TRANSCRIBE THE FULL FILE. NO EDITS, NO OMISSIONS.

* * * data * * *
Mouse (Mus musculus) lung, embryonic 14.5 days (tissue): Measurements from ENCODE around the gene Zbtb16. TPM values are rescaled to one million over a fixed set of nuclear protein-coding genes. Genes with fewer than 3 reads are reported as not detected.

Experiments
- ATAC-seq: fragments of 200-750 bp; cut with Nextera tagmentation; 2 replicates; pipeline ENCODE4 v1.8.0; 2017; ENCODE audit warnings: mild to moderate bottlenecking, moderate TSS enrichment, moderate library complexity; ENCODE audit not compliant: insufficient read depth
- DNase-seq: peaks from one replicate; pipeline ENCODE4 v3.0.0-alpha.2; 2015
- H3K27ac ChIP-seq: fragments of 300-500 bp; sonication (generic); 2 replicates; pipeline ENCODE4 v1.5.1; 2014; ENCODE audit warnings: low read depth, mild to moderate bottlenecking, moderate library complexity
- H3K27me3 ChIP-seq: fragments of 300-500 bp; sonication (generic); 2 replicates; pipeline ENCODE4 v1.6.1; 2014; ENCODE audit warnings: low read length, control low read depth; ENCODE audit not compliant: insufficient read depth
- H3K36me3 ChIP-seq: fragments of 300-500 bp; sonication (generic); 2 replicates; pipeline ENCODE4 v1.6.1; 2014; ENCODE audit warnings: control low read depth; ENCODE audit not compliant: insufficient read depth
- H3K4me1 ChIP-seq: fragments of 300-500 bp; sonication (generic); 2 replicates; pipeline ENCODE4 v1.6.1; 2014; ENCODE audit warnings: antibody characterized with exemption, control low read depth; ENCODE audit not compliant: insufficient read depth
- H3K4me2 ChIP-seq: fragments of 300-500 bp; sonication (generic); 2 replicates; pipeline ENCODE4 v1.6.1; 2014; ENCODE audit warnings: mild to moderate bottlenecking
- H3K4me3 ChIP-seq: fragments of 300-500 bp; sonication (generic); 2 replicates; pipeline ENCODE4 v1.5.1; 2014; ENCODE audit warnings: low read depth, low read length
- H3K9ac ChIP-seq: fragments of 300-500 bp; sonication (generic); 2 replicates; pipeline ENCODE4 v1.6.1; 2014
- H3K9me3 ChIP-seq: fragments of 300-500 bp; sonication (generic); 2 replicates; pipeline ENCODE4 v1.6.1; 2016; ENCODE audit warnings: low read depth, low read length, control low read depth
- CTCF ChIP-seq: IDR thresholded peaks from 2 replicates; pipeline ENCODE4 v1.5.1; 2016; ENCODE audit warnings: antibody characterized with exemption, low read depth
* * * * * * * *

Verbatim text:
Mouse (Mus musculus) lung, embryonic 14.5 days (tissue): Measurements from ENCODE around the gene Zbtb16. TPM values are rescaled to one million over a fixed set of nuclear protein-coding genes. Genes with fewer than 3 reads are reported as not detected.

Experiments
- ATAC-seq: fragments of 200-750 bp; cut with Nextera tagmentation; 2 replicates; pipeline ENCODE4 v1.8.0; 2017; ENCODE audit warnings: mild to moderate bottlenecking, moderate TSS enrichment, moderate library complexity; ENCODE audit not compliant: insufficient read depth
- DNase-seq: peaks from one replicate; pipeline ENCODE4 v3.0.0-alpha.2; 2015
- H3K27ac ChIP-seq: fragments of 300-500 bp; sonication (generic); 2 replicates; pipeline ENCODE4 v1.5.1; 2014; ENCODE audit warnings: low read depth, mild to moderate bottlenecking, moderate library complexity
- H3K27me3 ChIP-seq: fragments of 300-500 bp; sonication (generic); 2 replicates; pipeline ENCODE4 v1.6.1; 2014; ENCODE audit warnings: low read length, control low read depth; ENCODE audit not compliant: insufficient read depth
- H3K36me3 ChIP-seq: fragments of 300-500 bp; sonication (generic); 2 replicates; pipeline ENCODE4 v1.6.1; 2014; ENCODE audit warnings: control low read depth; ENCODE audit not compliant: insufficient read depth
- H3K4me1 ChIP-seq: fragments of 300-500 bp; sonication (generic); 2 replicates; pipeline ENCODE4 v1.6.1; 2014; ENCODE audit warnings: antibody characterized with exemption, control low read depth; ENCODE audit not compliant: insufficient read depth
- H3K4me2 ChIP-seq: fragments of 300-500 bp; sonication (generic); 2 replicates; pipeline ENCODE4 v1.6.1; 2014; ENCODE audit warnings: mild to moderate bottlenecking
- H3K4me3 ChIP-seq: fragments of 300-500 bp; sonication (generic); 2 replicates; pipeline ENCODE4 v1.5.1; 2014; ENCODE audit warnings: low read depth, low read length
- H3K9ac ChIP-seq: fragments of 300-500 bp; sonication (generic); 2 replicates; pipeline ENCODE4 v1.6.1; 2014
- H3K9me3 ChIP-seq: fragments of 300-500 bp; sonication (generic); 2 replicates; pipeline ENCODE4 v1.6.1; 2016; ENCODE audit warnings: low read depth, low read length, control low read depth
- CTCF ChIP-seq: IDR thresholded peaks from 2 replicates; pipeline ENCODE4 v1.5.1; 2016; ENCODE audit warnings: antibody characterized with exemption, low read depth